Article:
Design Leadership for Problem Systems

The full article is currently on Social Design, so first let me send readers to Joana’s stunning new design site.  Here I’ll recap the central theme of Design Leadership for Problem Systems.

The design industry grew rapidly in the 20th century, by satisfying the massive and growing needs of consumer products, industrial systems, and a business ethos of growth, fueled by advertising. (What is design’s future to be now that agreement about that ethos is changing?) I observe a significant change occurring in the language and outlook of people in the design fields, especially apparent in my adopted home city of Toronto. I see a new ethos emerging in this new century, one that stands on the shoulders of many who have long argued for systemic change.

Citizen designers and interdisciplinary leaders are guiding clients and peers toward sustainable design and progressively toward a social transformation agenda. And this shift in values (or the predominance of actions consistent with values) co-occurs with the devastating upheaval in economic fortunes among those heavily invested in the previous century’s perspective and commitments to growth.

Comments on the original piece suggested that perhaps I was too dire in suggesting:

Yet in the gritty reality of everyday work, the vast majority of working designers and design educators are training for, skilled for, and planning on a future led by corporate projects. Many of us owe our livings in a creative, dynamic profession to the overabundance of producing new things and marketing those things and services via every channel of media available. We might accept this reality as yet another dichotomy among those of our modern values systems, which indeed it is. Many of us love and enjoy the constructive and skillful work we do, but may not love some of the outcomes we are making happen. Yet I say we can find new ways to motivate and lead by asking questions, presenting alternatives, and designing social opportunities as we might create artifacts.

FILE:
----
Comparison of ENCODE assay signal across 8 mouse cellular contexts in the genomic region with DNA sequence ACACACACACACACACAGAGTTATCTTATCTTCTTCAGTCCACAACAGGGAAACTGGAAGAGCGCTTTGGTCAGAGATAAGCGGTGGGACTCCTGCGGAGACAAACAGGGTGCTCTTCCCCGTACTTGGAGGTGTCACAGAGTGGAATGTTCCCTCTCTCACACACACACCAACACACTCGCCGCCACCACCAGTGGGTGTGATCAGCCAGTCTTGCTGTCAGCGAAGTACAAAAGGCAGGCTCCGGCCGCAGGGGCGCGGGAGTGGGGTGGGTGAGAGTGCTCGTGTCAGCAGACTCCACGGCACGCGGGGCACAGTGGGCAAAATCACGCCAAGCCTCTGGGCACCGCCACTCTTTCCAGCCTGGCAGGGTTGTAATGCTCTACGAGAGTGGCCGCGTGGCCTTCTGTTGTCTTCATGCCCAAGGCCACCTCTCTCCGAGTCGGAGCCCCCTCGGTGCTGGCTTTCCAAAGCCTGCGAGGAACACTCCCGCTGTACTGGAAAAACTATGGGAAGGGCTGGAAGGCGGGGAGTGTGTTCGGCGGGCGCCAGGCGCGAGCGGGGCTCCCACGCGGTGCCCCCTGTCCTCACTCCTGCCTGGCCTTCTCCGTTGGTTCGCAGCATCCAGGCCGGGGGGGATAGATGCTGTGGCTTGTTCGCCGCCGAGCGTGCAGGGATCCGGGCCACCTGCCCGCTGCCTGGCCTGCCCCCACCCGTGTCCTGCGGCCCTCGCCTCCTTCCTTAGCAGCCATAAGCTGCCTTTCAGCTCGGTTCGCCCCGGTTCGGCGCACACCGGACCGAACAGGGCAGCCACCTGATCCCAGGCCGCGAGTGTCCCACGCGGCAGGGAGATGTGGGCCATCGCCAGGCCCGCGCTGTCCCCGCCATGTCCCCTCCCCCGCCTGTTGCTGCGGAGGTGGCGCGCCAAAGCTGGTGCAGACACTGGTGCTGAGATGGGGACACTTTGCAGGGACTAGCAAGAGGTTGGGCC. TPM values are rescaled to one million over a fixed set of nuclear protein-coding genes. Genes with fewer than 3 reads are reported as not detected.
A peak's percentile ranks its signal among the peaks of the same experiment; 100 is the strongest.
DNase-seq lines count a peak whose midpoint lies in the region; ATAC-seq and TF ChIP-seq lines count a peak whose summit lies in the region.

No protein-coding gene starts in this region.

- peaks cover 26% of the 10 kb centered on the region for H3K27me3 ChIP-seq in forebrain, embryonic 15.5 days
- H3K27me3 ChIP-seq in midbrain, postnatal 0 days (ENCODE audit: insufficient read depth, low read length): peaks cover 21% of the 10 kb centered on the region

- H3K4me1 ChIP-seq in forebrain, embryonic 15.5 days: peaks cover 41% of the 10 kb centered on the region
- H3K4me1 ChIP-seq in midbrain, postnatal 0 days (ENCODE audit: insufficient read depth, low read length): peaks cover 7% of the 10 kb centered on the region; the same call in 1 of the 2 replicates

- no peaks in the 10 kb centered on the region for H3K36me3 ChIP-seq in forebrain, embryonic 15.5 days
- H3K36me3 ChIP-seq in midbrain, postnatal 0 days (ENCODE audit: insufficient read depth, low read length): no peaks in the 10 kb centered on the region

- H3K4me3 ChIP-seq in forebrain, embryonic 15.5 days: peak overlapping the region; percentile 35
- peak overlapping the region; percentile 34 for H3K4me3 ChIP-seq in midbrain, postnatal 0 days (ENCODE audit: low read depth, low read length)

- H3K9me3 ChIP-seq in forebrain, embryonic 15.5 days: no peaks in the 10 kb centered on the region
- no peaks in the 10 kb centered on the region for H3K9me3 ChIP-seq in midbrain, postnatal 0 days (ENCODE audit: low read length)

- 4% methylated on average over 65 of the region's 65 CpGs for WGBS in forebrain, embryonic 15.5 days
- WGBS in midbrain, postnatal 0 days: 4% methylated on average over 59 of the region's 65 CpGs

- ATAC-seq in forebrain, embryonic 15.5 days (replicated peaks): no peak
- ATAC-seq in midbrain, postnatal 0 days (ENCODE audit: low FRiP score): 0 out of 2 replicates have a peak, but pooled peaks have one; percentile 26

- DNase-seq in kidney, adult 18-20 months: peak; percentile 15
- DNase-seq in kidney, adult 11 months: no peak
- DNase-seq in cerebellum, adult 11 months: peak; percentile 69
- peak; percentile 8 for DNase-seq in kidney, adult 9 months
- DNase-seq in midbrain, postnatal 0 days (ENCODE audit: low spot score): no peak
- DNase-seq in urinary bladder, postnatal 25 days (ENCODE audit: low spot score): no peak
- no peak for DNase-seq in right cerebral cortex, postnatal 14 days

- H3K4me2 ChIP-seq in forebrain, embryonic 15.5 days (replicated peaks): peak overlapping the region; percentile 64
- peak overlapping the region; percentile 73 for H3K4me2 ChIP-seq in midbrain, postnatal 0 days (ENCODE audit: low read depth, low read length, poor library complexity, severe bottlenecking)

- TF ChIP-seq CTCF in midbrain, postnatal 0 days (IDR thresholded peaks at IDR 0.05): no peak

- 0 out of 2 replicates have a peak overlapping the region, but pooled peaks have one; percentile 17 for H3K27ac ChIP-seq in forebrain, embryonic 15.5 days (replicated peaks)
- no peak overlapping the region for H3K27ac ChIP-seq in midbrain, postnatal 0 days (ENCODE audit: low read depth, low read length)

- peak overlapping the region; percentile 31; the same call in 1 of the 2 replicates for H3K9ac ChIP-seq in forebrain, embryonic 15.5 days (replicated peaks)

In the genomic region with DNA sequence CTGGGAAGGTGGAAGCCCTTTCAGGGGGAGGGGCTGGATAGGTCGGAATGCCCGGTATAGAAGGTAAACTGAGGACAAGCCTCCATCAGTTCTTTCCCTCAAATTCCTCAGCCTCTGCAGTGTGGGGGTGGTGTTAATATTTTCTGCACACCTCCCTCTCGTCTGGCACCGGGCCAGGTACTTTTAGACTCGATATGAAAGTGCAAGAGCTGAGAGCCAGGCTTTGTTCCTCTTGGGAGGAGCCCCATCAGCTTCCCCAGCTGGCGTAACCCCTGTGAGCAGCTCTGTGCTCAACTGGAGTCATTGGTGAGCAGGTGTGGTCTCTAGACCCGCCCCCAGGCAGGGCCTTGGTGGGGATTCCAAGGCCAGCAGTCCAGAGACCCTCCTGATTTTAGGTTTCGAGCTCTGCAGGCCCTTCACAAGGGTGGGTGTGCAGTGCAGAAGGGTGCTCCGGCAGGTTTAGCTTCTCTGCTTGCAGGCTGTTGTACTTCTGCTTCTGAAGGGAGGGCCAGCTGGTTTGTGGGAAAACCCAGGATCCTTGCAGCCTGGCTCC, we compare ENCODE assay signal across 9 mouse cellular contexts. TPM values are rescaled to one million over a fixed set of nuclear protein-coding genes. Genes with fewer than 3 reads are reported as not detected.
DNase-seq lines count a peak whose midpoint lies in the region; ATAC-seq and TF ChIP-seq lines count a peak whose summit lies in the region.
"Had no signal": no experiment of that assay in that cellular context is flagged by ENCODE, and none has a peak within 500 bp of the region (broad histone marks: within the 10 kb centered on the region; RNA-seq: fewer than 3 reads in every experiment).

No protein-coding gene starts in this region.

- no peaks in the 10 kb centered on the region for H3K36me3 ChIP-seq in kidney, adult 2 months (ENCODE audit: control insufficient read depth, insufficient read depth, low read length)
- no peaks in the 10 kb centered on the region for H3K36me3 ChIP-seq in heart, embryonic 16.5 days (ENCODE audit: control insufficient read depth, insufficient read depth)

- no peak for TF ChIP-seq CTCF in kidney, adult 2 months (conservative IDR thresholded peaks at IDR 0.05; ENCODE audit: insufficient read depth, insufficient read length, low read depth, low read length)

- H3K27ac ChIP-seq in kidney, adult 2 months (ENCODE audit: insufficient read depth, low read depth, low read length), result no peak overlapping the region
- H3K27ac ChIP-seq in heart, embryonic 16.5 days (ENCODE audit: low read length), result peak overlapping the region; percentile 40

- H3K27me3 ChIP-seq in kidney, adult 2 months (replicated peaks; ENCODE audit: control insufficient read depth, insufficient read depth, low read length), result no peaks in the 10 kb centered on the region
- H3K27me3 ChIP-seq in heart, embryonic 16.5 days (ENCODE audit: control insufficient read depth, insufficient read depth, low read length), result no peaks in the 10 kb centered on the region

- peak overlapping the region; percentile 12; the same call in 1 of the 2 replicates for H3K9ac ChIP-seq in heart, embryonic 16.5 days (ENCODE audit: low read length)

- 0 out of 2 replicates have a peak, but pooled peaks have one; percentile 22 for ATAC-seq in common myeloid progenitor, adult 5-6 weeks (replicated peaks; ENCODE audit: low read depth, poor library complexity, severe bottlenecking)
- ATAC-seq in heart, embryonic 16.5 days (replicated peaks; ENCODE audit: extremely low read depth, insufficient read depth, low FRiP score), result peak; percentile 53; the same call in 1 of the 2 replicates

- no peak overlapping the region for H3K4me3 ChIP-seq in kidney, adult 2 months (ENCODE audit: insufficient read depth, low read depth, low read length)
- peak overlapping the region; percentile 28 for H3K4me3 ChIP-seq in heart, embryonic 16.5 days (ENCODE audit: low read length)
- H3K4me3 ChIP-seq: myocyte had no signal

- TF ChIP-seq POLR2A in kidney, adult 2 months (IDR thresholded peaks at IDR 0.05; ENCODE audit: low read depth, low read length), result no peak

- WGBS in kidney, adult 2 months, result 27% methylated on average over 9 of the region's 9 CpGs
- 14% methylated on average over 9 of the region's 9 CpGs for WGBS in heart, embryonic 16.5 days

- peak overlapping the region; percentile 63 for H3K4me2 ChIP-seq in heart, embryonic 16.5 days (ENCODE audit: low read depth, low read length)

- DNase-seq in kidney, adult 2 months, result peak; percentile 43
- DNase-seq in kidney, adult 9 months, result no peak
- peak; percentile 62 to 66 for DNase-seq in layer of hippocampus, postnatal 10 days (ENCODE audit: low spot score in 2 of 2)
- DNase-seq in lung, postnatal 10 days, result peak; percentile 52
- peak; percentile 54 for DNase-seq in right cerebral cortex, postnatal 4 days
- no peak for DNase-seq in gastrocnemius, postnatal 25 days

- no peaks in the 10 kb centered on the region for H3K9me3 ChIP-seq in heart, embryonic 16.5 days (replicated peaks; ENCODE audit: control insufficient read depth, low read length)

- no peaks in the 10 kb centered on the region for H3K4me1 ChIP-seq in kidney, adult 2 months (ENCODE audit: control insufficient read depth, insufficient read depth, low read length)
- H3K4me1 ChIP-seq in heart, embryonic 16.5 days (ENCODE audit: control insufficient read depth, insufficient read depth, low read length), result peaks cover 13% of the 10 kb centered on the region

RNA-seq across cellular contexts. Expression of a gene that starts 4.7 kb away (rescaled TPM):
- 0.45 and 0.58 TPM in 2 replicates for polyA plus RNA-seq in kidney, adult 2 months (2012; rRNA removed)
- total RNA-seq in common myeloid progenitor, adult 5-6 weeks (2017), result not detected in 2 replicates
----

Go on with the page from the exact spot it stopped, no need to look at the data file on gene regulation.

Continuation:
That may suggest those preparing for a future in the design professions mirroring the past are wasting their time. Yes, there will always be some great corporate projects, and post-bubble perhaps even our workloads will lighten-up some. But is this where you want to play? Can design education turn around quickly enough? When people say transformation is the next innovation, are we even in the same universe as the liberation movements of design?

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Perhaps I overplayed the point, but we do this in blogs to get attention from otherwise distracted readers. But indeed, as NextD has been saying for 5 years now, Design is Changing – Are You?   As some are just now becoming aware of the distinctions of Design 1.0 – 3.0, Design 4.0 as Social Transformation has just hit the street and is in circulation.

From a perspective of the emerging culture that is starting to show behind the messy reality, I see extraordinary opportunities for designers in the changing world. If we can acknowledge a historical shift is emerging, we might play contributing and lead roles in the next phase of history. If we don’t, who will?

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